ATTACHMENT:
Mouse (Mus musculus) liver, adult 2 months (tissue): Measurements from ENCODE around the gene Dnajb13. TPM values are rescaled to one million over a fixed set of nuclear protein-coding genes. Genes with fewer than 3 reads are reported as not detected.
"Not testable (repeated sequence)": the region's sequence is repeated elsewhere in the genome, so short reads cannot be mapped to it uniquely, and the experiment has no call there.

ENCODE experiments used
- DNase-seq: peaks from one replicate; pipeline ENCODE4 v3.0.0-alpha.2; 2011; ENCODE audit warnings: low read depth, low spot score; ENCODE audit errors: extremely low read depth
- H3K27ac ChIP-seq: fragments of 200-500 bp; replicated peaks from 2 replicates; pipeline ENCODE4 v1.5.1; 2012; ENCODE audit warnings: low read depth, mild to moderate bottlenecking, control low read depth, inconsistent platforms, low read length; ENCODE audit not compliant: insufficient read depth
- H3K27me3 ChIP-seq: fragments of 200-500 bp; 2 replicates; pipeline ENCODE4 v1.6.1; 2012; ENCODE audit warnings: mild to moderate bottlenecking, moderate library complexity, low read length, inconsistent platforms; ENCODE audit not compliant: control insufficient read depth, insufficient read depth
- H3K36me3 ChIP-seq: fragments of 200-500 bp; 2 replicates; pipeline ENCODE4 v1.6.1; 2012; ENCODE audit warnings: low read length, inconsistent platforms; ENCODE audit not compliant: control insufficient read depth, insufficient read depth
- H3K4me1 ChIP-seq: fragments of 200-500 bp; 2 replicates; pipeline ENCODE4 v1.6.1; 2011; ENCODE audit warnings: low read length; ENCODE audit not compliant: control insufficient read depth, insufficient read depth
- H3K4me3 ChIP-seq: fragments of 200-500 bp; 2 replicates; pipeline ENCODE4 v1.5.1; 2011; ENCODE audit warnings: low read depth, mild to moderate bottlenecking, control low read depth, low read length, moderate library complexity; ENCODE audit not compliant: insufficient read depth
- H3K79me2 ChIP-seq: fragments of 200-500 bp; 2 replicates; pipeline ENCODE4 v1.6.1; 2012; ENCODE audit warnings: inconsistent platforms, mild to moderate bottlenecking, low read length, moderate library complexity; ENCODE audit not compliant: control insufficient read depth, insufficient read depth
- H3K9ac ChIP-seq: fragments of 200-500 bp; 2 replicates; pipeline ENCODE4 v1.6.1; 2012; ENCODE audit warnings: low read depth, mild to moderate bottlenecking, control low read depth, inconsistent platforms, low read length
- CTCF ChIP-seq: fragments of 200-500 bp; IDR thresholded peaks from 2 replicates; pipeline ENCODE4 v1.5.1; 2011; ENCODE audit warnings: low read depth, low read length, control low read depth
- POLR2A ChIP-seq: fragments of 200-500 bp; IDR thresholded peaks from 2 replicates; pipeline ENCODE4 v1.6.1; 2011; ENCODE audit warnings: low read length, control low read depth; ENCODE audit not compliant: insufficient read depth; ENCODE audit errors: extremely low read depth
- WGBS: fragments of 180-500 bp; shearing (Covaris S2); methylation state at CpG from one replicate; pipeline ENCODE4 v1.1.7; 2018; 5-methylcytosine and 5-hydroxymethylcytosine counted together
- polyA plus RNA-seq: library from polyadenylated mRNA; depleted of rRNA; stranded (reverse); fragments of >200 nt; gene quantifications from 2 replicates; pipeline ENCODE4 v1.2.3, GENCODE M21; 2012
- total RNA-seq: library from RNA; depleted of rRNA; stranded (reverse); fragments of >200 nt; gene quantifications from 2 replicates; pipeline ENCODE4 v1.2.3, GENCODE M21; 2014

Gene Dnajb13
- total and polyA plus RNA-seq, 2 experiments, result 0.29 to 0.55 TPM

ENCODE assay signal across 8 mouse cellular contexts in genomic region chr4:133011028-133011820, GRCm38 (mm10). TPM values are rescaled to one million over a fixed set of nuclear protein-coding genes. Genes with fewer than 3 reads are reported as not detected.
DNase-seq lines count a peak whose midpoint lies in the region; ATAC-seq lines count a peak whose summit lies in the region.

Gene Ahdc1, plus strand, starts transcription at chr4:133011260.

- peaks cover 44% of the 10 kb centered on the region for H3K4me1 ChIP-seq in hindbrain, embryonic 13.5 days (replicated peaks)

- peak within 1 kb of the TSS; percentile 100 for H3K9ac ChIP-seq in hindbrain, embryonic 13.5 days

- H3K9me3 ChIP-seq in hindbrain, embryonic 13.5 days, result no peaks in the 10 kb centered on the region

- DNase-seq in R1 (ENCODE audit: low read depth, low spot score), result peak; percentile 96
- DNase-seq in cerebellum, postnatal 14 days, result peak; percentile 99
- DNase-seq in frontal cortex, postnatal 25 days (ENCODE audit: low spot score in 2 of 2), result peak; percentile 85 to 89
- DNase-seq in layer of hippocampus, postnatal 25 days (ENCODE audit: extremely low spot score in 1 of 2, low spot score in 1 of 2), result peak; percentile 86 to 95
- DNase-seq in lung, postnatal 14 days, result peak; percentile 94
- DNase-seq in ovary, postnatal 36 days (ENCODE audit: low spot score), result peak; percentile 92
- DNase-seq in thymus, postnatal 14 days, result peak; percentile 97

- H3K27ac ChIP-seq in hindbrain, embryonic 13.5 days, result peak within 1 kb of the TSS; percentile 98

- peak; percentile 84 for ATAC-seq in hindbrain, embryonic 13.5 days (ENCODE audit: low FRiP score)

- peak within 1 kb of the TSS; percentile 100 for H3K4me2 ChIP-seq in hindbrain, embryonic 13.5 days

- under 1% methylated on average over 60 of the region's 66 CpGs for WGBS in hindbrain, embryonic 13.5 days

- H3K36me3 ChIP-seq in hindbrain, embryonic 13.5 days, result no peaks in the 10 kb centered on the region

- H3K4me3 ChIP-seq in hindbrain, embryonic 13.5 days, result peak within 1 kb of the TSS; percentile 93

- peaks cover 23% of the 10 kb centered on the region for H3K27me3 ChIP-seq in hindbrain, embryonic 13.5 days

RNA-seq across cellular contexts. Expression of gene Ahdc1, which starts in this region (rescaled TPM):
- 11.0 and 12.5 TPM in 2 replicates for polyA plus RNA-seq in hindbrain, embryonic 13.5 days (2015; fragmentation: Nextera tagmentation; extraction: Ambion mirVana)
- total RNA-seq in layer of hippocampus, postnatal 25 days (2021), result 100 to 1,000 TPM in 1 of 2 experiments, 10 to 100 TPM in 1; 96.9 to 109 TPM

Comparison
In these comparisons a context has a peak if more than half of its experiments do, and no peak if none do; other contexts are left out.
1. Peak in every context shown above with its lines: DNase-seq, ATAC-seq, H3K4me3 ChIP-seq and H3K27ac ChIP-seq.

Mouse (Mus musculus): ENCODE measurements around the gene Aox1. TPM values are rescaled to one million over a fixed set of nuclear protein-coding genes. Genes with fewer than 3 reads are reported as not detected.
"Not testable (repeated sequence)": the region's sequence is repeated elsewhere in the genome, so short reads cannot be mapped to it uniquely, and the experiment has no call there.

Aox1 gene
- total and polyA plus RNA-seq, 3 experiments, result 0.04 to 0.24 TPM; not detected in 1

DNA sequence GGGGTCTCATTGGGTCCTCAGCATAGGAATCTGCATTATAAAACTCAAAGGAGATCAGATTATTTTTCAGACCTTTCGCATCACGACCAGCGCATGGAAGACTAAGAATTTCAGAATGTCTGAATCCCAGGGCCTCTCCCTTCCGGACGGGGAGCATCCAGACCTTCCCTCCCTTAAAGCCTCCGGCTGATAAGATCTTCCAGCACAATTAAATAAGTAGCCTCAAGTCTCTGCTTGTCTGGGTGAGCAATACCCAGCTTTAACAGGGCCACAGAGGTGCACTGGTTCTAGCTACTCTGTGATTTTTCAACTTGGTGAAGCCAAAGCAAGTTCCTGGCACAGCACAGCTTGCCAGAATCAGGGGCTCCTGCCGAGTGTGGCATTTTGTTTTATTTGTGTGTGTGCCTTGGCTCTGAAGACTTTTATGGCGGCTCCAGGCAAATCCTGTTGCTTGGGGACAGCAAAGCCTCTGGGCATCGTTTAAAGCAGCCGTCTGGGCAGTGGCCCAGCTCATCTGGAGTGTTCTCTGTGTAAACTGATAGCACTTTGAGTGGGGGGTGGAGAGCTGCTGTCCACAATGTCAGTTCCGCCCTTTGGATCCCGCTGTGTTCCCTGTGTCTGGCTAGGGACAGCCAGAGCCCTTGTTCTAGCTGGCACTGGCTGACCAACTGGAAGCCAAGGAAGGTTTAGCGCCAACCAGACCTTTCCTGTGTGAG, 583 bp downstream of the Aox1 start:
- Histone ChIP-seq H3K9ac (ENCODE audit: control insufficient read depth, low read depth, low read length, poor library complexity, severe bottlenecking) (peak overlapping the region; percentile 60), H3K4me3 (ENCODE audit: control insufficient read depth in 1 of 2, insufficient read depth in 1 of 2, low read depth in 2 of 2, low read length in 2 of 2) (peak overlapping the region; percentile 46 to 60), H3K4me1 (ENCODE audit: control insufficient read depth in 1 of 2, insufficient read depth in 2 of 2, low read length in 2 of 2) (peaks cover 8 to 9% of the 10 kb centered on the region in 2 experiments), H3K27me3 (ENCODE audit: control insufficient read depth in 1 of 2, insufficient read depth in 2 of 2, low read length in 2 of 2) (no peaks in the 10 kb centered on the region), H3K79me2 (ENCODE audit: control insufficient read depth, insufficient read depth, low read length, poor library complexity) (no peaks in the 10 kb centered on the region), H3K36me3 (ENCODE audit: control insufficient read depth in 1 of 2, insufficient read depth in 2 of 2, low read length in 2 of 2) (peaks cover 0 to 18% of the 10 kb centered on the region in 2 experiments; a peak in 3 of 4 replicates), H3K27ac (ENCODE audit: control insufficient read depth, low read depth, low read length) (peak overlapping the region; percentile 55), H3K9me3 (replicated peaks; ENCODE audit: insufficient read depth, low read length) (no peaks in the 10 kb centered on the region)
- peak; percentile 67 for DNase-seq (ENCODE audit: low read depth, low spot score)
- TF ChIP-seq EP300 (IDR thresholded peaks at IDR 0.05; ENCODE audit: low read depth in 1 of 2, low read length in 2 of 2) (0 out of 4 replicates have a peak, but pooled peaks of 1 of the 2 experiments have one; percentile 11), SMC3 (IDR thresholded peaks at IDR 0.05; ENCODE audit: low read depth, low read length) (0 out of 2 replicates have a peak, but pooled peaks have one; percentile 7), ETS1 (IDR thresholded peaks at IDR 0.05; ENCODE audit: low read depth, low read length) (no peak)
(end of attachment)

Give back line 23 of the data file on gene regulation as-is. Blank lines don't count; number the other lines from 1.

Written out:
- peak within 1 kb of the TSS; percentile 100 for H3K9ac ChIP-seq in hindbrain, embryonic 13.5 days